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11

Apparently, in Latin the names of metals always had the neuter grammatical gender ( Lectures on Syntax: With Special Reference to Greek, Latin, and Germanic, by Jacob Wackernagel, edited by David Langslow). Examples of this are ferrum "iron," aurum "gold," cassiterum "tin" (a loanword from Greek κασσίτερος). Latin neuter nouns of the second declension ...


-2

gormèd, one might rather say?


2

-misia is the suffix that means (strong) dislike for something. For example in: Iatromisia: from Greek iatro-, "physician, medicine" + Greek misos, "hatred"; from miseo, "I hate" So it is clear that iatromisia is somehow different from iatrophobia (which is an abnormal or irrational fear of doctors or going to the doctor). logomisia: from Greek ...


5

What about averse? adj. Having a feeling of opposition, distaste, or aversion; strongly disinclined For example, you could say "He was averse to new technology, but hand-wrote long letters to all his friends every Sunday." This doesn't mean he was afraid of computers, but just didn't like them. I could swear I've also seen "averse" used similarly to a ...


2

Some sources distinguish between "barbarisms" and "solecisms", using the former for errors in morphology and the latter for errors in syntax. So, using a nonstandard prefix would be a "barbarism". Insofar as "barbarism" is especially used for intrusions of one language into another, unliterate is a pretty good example (since Latinate roots usually prefer ...


2

It's not a rule of English grammar that you can add -ee to any verb to describe the subject. It should be seen more as a common approach to creating a new word. Like any new word, or neologism, the resulting word still needs to be accepted by the community: many new words fail and die because people just don't like them. You will find that in some cases,...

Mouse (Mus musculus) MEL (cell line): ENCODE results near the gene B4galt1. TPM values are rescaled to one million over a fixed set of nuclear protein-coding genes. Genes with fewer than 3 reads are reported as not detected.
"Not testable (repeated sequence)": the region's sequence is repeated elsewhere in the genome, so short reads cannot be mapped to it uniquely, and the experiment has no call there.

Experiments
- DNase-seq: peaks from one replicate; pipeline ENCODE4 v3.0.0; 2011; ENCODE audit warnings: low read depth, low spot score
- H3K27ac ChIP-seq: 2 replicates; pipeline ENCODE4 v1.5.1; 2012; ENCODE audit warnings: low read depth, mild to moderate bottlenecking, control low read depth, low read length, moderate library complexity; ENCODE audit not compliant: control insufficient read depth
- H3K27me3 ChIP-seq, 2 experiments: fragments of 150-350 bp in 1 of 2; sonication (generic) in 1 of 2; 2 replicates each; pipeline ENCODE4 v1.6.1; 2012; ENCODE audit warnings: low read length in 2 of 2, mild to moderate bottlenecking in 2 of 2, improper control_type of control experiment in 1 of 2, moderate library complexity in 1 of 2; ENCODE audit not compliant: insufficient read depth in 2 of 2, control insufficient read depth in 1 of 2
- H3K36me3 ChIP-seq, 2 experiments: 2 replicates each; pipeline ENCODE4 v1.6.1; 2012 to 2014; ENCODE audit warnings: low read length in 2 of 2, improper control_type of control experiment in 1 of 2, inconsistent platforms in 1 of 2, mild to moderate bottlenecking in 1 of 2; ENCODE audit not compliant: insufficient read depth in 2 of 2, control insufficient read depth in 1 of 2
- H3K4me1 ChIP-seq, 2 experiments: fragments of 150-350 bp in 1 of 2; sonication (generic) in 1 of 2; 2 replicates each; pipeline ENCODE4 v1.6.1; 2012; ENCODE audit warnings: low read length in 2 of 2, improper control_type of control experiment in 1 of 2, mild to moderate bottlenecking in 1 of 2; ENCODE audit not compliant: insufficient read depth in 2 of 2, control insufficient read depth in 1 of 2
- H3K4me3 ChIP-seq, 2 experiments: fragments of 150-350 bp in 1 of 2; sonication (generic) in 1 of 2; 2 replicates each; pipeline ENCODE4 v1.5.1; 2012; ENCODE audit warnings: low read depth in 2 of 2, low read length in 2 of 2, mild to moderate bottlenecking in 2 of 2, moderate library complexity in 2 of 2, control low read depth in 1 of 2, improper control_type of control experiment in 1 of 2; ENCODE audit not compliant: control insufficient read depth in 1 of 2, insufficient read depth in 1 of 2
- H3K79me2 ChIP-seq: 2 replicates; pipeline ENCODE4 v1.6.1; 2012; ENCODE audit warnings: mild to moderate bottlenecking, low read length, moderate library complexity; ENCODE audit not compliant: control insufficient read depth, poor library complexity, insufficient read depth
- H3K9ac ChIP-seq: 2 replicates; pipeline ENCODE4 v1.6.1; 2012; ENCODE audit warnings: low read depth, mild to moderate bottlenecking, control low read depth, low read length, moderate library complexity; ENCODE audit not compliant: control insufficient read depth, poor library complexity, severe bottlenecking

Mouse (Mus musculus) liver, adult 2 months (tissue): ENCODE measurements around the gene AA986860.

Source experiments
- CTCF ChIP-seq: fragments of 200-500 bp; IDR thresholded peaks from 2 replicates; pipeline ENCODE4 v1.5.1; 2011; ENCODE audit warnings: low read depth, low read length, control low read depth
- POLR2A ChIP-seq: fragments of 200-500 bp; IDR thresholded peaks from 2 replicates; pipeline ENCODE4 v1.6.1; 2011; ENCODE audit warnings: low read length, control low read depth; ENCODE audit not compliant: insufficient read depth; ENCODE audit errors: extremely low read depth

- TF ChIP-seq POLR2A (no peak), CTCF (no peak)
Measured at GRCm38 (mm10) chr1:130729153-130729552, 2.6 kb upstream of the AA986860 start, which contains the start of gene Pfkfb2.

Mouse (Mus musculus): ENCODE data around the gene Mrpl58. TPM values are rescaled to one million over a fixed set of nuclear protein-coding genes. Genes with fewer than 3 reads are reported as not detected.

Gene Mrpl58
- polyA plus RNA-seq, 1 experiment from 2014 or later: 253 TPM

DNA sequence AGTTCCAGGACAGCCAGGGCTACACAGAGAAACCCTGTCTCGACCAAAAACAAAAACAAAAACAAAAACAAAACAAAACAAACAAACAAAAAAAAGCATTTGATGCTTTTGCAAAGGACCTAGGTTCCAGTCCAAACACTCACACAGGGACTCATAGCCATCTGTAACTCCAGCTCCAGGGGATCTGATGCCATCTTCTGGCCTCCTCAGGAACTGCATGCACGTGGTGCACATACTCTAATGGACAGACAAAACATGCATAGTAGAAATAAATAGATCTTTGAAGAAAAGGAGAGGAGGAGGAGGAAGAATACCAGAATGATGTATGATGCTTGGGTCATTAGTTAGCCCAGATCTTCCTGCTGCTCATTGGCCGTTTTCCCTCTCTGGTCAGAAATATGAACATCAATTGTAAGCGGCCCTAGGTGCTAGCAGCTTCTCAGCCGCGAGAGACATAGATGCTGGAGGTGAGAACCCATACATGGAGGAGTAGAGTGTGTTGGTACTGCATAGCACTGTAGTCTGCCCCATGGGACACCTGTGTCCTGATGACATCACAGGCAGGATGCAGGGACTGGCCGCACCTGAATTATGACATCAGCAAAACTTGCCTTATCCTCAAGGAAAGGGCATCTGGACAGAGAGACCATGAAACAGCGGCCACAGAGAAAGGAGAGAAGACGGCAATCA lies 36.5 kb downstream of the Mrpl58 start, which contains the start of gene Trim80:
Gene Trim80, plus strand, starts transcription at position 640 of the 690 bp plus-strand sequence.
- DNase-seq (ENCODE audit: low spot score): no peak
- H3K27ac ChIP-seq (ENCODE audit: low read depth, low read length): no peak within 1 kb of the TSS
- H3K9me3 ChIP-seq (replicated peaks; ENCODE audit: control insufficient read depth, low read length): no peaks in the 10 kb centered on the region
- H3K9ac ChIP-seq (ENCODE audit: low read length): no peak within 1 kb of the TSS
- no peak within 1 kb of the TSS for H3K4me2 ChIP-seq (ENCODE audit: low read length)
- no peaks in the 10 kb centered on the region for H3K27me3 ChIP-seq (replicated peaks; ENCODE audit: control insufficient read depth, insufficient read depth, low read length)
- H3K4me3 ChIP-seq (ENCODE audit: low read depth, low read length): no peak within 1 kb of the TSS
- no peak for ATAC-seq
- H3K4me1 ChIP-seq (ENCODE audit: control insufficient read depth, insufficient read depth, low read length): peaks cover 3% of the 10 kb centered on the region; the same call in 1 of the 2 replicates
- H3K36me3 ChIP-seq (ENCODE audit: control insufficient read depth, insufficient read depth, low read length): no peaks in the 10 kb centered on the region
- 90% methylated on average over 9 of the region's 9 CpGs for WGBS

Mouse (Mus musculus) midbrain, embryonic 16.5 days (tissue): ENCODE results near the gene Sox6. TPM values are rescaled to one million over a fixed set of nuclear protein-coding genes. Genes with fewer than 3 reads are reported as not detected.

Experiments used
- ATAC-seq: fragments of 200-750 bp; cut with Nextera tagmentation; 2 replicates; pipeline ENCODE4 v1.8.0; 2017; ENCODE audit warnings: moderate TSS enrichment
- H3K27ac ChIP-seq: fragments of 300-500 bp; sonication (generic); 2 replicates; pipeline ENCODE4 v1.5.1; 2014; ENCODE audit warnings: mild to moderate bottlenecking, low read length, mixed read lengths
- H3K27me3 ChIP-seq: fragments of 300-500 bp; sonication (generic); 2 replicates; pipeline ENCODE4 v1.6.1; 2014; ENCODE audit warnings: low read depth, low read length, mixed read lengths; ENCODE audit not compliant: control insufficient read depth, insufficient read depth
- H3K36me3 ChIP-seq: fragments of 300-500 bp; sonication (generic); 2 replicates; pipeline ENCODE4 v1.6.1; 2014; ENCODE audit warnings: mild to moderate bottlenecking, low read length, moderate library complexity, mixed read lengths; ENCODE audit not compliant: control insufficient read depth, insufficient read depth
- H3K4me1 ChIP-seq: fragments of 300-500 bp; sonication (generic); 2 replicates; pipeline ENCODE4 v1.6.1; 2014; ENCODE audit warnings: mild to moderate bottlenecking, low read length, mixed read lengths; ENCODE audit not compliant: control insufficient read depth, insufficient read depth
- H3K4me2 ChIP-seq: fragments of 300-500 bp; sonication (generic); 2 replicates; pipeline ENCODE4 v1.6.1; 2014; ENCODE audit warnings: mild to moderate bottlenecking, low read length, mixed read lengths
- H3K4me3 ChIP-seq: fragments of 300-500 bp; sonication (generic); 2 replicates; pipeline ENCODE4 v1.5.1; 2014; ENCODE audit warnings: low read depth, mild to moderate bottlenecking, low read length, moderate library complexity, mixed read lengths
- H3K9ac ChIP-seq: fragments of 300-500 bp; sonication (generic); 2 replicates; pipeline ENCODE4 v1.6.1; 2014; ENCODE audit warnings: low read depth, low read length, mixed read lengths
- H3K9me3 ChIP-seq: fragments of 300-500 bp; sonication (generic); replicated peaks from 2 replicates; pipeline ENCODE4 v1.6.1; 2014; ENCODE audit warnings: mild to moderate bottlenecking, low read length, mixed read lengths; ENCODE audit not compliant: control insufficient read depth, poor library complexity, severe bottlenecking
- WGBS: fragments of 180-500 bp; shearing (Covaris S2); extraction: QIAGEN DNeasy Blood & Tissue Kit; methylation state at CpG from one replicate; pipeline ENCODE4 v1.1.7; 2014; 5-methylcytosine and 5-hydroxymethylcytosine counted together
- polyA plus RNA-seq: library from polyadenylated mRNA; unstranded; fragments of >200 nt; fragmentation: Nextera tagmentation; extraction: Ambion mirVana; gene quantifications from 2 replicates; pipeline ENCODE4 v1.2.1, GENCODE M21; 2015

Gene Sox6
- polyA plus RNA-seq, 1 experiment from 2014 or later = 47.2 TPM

1

"Or" normally occurs in the spelling of Latin roots The British English practice of using the spelling "our" in some words where Americans use "or" usually reflects sound changes that occurred between Latin and French (in Modern French, as Peter Shor mentions in a comment, the "ou" has often changed further to "eu"). Therefore, we would expect to see "or" ...


2

British English spelling is — or has been — more variable than one might imagine. (Microsoft Word’s spelling dictionary and its ilk seem currently to be forcing a standardization — or ‘standardisation’, as it would have me write.) Using individually compiled printed dictionaries as reference, here are some relevant extracts from Chambers and the Oxford ...


0

My dictionary, Gyldendal's Red Dictionary translates from Danish to British English and vice versa and is the most reliable one in Denmark (which is very reliable, even though Denmark is a small country). It knows the word "favourable" and not the word "favorable". And it spells "vaporize" as so, just like the American spelling. Cambridge on the other hand ...


4

Michael Quinion, Ologies and Isms: Word Beginnings and Endings (2002) suggests that words taking the suffix -phile can be sorted into a number of subgroups within the philos-related family: -phile Also -phil, -philia, -phily, -philic, and -philous. Lover of or enthusiast for, having an affinity with a given thing. {Greek philos, loving.} Several ...



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